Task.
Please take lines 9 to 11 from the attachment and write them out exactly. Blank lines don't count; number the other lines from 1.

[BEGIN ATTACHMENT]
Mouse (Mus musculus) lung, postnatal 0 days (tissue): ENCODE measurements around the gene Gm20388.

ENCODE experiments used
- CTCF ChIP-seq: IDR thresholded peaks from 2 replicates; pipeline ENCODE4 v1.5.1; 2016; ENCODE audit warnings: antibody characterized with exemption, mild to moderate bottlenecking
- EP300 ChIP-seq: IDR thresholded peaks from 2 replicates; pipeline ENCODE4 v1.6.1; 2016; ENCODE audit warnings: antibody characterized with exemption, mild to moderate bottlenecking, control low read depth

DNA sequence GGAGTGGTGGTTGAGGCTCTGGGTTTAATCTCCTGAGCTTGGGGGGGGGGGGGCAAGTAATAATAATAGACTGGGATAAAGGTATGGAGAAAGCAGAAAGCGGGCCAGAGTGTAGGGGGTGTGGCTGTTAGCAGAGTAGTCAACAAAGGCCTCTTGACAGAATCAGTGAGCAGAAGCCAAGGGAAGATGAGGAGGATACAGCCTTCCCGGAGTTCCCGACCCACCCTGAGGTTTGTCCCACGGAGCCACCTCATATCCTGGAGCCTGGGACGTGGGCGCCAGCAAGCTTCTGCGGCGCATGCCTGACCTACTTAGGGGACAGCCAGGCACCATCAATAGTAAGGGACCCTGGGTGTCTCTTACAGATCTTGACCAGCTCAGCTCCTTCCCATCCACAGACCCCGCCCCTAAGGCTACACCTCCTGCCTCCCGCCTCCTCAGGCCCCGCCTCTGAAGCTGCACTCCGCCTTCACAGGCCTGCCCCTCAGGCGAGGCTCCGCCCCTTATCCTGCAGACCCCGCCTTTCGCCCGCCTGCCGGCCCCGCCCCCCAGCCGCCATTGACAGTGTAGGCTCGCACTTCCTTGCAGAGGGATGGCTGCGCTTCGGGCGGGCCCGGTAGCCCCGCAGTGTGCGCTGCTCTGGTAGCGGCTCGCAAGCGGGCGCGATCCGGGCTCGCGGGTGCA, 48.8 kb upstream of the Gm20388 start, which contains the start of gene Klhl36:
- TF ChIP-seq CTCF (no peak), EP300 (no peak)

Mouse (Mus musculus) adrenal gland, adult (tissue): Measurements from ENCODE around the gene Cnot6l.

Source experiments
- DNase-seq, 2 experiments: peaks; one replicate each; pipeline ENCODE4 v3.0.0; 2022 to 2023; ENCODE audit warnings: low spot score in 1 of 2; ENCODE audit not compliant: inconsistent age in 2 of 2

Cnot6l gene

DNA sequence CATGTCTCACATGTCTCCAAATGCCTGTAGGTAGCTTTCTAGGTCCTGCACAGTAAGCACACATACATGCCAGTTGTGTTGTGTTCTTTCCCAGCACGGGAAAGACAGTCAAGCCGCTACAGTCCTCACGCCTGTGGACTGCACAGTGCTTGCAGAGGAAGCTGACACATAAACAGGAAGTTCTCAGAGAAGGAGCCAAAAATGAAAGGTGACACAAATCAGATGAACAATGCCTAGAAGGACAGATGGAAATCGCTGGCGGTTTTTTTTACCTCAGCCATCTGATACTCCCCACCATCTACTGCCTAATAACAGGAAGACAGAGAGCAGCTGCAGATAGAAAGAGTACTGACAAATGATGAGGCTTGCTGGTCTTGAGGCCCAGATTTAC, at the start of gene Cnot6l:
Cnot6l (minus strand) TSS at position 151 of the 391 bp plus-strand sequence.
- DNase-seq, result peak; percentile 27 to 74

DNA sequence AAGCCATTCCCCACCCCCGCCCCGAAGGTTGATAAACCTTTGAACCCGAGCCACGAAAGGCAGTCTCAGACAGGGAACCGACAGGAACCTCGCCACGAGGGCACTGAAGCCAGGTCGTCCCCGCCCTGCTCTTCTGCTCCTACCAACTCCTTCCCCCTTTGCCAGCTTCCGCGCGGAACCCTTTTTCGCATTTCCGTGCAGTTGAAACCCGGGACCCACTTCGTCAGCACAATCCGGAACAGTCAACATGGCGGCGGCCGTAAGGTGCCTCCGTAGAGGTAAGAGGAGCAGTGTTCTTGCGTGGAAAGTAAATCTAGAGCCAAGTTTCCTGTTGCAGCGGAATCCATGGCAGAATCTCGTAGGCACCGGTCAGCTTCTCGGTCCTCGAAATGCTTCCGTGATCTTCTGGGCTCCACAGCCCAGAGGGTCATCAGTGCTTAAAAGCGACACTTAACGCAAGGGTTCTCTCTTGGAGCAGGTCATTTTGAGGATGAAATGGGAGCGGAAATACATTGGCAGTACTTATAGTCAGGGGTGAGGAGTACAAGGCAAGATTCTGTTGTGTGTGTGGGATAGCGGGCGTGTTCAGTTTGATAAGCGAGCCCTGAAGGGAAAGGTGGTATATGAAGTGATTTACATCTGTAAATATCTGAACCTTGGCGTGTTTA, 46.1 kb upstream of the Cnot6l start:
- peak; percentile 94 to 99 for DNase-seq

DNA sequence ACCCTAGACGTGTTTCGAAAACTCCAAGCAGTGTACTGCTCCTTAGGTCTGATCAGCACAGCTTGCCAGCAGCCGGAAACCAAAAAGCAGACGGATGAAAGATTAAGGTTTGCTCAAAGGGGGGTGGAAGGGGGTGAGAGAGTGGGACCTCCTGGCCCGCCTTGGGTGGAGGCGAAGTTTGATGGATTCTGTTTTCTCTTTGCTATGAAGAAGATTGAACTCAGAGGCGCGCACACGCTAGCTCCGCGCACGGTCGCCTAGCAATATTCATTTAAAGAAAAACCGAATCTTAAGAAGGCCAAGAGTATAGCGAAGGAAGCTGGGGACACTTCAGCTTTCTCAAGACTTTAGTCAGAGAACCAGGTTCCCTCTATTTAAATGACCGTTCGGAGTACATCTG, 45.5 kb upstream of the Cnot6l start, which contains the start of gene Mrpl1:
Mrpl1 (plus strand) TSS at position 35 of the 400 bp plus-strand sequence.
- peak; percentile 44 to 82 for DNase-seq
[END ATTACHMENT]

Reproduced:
- DNase-seq, 2 experiments: peaks; one replicate each; pipeline ENCODE4 v3.0.0; 2022 to 2023; ENCODE audit warnings: low spot score in 1 of 2; ENCODE audit not compliant: inconsistent age in 2 of 2

Cnot6l gene

DNA sequence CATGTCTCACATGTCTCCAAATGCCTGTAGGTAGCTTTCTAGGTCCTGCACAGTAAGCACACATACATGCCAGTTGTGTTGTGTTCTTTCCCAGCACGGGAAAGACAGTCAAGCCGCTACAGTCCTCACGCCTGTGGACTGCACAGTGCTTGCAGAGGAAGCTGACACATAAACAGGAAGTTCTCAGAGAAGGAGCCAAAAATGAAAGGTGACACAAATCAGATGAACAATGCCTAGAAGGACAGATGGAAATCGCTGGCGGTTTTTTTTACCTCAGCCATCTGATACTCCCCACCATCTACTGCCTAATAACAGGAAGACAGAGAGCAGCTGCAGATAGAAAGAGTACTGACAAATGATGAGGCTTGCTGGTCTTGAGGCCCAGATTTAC, at the start of gene Cnot6l: